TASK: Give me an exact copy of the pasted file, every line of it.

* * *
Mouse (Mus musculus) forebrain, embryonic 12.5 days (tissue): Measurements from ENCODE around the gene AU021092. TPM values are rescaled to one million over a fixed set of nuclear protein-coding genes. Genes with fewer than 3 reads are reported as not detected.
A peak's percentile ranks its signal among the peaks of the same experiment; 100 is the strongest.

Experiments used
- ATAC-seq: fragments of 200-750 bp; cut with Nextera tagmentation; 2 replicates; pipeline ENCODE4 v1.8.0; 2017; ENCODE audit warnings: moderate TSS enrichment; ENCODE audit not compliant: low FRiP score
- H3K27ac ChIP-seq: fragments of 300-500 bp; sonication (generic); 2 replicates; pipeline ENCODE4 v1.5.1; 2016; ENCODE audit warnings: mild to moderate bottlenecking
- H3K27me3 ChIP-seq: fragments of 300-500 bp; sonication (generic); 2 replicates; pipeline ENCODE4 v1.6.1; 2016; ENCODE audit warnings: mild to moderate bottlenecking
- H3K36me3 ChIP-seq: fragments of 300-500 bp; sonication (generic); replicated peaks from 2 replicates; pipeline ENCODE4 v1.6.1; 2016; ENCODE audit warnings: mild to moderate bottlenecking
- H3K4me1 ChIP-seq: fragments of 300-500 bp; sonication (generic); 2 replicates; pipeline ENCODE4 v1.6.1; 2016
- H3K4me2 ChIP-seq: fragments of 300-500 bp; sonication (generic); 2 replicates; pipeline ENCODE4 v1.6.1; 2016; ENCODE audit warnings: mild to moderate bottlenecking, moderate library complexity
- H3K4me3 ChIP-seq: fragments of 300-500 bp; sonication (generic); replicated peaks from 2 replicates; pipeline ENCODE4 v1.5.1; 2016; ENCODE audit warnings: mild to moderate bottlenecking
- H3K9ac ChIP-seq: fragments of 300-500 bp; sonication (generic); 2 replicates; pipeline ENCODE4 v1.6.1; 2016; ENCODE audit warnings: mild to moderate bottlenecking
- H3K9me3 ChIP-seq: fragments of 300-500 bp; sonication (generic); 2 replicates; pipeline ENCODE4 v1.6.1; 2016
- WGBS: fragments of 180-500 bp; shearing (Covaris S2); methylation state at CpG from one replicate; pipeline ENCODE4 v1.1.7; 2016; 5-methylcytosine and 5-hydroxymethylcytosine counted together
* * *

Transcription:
Mouse (Mus musculus) forebrain, embryonic 12.5 days (tissue): Measurements from ENCODE around the gene AU021092. TPM values are rescaled to one million over a fixed set of nuclear protein-coding genes. Genes with fewer than 3 reads are reported as not detected.
A peak's percentile ranks its signal among the peaks of the same experiment; 100 is the strongest.

Experiments used
- ATAC-seq: fragments of 200-750 bp; cut with Nextera tagmentation; 2 replicates; pipeline ENCODE4 v1.8.0; 2017; ENCODE audit warnings: moderate TSS enrichment; ENCODE audit not compliant: low FRiP score
- H3K27ac ChIP-seq: fragments of 300-500 bp; sonication (generic); 2 replicates; pipeline ENCODE4 v1.5.1; 2016; ENCODE audit warnings: mild to moderate bottlenecking
- H3K27me3 ChIP-seq: fragments of 300-500 bp; sonication (generic); 2 replicates; pipeline ENCODE4 v1.6.1; 2016; ENCODE audit warnings: mild to moderate bottlenecking
- H3K36me3 ChIP-seq: fragments of 300-500 bp; sonication (generic); replicated peaks from 2 replicates; pipeline ENCODE4 v1.6.1; 2016; ENCODE audit warnings: mild to moderate bottlenecking
- H3K4me1 ChIP-seq: fragments of 300-500 bp; sonication (generic); 2 replicates; pipeline ENCODE4 v1.6.1; 2016
- H3K4me2 ChIP-seq: fragments of 300-500 bp; sonication (generic); 2 replicates; pipeline ENCODE4 v1.6.1; 2016; ENCODE audit warnings: mild to moderate bottlenecking, moderate library complexity
- H3K4me3 ChIP-seq: fragments of 300-500 bp; sonication (generic); replicated peaks from 2 replicates; pipeline ENCODE4 v1.5.1; 2016; ENCODE audit warnings: mild to moderate bottlenecking
- H3K9ac ChIP-seq: fragments of 300-500 bp; sonication (generic); 2 replicates; pipeline ENCODE4 v1.6.1; 2016; ENCODE audit warnings: mild to moderate bottlenecking
- H3K9me3 ChIP-seq: fragments of 300-500 bp; sonication (generic); 2 replicates; pipeline ENCODE4 v1.6.1; 2016
- WGBS: fragments of 180-500 bp; shearing (Covaris S2); methylation state at CpG from one replicate; pipeline ENCODE4 v1.1.7; 2016; 5-methylcytosine and 5-hydroxymethylcytosine counted together